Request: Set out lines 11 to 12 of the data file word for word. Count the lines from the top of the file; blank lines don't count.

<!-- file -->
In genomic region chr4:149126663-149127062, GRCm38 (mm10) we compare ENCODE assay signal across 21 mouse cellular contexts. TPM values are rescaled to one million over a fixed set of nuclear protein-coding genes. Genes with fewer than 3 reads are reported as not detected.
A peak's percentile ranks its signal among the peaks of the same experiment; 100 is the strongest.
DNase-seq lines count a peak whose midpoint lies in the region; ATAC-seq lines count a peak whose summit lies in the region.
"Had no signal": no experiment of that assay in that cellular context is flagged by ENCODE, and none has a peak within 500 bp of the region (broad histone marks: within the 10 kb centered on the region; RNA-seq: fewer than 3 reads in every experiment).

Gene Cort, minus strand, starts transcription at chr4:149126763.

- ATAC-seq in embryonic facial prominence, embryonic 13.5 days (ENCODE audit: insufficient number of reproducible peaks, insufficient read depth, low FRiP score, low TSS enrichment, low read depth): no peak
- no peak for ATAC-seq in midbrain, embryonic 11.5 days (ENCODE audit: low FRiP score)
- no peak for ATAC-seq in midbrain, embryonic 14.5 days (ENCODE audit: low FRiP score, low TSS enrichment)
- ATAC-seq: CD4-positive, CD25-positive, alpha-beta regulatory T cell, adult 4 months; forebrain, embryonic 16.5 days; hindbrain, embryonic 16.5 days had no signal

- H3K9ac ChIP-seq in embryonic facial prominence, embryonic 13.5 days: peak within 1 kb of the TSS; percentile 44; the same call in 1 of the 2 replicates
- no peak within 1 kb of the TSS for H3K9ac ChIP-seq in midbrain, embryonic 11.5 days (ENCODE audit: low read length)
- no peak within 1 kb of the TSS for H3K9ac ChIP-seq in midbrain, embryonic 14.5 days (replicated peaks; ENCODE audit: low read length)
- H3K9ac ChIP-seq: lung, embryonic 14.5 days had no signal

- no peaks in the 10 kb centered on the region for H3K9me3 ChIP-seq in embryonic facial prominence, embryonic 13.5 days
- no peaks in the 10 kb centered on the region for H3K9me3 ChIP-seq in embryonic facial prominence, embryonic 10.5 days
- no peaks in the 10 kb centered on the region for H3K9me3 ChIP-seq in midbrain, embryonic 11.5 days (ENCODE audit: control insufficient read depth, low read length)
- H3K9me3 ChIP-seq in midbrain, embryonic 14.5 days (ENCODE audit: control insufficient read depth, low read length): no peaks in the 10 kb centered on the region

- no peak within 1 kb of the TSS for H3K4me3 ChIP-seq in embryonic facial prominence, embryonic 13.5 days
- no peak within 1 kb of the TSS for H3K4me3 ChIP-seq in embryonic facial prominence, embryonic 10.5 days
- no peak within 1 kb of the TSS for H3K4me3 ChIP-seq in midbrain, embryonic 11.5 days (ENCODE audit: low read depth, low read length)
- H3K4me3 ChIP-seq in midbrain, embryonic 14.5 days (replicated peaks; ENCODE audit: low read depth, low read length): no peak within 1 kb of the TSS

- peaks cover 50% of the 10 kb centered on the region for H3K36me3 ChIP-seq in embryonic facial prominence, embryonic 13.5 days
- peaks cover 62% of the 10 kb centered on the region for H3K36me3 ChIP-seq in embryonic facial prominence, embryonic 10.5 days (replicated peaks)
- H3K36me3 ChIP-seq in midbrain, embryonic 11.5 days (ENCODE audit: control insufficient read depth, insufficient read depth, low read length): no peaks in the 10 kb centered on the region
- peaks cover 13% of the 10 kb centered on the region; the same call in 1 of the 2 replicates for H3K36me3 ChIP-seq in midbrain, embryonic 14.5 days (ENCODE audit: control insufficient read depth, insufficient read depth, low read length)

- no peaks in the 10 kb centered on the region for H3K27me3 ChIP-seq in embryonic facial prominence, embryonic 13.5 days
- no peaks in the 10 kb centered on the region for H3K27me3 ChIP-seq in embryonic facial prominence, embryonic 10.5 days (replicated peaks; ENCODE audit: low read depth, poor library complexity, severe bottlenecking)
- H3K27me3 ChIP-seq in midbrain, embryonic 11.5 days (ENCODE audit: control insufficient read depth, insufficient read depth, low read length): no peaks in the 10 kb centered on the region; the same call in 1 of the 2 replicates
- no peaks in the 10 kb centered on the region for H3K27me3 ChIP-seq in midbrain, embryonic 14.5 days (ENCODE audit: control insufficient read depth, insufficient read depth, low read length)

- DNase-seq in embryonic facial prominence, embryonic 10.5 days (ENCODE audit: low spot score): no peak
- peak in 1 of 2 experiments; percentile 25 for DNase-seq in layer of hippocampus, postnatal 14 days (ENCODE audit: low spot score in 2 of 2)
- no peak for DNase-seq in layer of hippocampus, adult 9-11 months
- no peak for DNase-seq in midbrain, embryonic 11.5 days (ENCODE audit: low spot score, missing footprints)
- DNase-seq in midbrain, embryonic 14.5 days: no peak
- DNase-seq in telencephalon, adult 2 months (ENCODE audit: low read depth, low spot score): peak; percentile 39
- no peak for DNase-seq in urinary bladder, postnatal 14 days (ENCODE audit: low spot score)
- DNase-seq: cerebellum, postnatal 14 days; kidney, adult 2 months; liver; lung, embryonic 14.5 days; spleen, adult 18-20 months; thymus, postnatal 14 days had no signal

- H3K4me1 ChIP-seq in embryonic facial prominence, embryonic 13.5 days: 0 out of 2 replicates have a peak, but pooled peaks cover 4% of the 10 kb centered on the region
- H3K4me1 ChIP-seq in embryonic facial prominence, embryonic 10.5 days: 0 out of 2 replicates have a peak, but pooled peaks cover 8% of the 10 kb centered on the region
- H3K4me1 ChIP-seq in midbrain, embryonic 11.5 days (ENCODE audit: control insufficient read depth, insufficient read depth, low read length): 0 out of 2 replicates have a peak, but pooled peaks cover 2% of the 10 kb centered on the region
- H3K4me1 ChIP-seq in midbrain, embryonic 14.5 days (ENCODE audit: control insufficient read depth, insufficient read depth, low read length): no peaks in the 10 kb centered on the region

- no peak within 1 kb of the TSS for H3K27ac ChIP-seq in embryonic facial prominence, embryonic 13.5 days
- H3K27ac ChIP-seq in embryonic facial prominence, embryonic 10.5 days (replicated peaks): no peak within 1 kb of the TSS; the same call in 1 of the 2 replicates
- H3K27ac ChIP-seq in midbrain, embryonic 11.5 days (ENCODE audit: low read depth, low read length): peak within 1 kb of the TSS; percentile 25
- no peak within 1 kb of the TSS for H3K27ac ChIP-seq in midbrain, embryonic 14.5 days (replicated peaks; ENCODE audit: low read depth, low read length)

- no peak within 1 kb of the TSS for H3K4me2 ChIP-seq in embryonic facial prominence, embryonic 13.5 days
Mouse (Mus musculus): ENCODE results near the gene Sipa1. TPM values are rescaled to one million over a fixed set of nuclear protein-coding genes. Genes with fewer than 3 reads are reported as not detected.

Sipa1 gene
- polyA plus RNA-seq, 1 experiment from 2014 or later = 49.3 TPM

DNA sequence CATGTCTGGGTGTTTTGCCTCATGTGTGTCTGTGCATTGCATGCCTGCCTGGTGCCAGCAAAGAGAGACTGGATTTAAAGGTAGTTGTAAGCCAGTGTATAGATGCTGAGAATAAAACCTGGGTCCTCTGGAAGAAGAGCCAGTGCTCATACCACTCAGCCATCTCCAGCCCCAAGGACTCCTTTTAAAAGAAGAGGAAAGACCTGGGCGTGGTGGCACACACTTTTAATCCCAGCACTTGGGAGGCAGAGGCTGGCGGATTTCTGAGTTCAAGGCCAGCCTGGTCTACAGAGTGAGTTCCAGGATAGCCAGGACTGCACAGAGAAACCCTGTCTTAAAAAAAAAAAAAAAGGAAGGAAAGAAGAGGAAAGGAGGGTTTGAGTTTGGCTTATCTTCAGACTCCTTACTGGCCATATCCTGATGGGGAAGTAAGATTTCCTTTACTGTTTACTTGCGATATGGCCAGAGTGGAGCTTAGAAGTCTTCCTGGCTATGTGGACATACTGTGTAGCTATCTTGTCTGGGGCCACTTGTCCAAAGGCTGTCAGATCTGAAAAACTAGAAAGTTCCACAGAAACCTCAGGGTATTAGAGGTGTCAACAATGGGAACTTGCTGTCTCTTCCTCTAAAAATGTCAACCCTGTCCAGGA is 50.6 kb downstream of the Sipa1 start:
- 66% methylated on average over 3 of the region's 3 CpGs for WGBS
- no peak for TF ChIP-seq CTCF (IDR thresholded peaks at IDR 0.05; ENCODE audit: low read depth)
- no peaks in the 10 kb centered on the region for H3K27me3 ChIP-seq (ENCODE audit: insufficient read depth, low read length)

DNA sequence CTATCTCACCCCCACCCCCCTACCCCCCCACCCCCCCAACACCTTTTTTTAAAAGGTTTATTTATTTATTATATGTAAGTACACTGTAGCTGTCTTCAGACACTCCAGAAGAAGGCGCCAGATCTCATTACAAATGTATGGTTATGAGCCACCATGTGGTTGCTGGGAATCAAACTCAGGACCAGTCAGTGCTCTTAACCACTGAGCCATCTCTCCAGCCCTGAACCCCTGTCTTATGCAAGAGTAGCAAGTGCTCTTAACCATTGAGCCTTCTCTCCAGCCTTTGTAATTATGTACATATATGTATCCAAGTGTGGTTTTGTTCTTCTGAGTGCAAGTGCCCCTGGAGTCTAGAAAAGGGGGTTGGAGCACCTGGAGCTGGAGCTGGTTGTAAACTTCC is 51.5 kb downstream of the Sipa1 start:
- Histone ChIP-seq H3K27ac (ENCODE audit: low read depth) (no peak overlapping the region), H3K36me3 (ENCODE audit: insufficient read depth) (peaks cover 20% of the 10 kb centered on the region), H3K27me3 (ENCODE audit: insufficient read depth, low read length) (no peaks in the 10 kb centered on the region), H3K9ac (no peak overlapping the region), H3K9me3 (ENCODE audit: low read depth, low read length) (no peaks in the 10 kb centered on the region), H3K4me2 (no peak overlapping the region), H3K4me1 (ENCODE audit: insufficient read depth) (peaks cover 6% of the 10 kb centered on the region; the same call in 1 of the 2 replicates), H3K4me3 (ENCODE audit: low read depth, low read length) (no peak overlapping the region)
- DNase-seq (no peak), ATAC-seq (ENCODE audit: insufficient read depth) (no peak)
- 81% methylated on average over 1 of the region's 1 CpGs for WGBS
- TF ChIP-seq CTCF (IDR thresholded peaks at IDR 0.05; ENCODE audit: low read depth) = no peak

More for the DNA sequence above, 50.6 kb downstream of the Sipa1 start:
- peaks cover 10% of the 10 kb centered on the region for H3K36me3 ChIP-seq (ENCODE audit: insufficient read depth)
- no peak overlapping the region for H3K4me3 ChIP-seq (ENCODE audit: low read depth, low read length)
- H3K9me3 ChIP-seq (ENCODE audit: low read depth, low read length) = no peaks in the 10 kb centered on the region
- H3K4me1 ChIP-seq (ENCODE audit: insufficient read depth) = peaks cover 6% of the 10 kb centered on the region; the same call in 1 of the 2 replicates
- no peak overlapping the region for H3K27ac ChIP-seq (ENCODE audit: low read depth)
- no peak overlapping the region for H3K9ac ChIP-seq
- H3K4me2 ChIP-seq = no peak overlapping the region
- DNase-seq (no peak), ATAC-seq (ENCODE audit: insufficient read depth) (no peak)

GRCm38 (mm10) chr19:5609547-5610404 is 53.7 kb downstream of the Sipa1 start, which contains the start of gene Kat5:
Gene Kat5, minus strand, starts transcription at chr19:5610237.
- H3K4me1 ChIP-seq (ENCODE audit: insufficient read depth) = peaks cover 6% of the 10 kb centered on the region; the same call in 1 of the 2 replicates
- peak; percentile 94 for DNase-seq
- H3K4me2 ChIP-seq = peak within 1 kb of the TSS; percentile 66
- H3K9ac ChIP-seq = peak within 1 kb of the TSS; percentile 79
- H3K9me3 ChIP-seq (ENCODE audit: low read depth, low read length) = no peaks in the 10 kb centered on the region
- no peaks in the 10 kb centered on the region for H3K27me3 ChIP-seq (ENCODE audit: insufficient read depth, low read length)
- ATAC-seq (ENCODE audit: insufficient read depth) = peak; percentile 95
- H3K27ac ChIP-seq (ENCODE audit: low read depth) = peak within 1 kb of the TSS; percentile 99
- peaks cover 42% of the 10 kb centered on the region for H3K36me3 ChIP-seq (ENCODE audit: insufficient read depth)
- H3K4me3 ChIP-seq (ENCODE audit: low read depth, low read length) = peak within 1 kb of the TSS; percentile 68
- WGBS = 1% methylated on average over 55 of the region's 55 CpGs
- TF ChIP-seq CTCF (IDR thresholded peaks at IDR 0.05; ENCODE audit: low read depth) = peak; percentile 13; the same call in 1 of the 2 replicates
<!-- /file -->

- no peak within 1 kb of the TSS for H3K9ac ChIP-seq in midbrain, embryonic 11.5 days (ENCODE audit: low read length)
- no peak within 1 kb of the TSS for H3K9ac ChIP-seq in midbrain, embryonic 14.5 days (replicated peaks; ENCODE audit: low read length)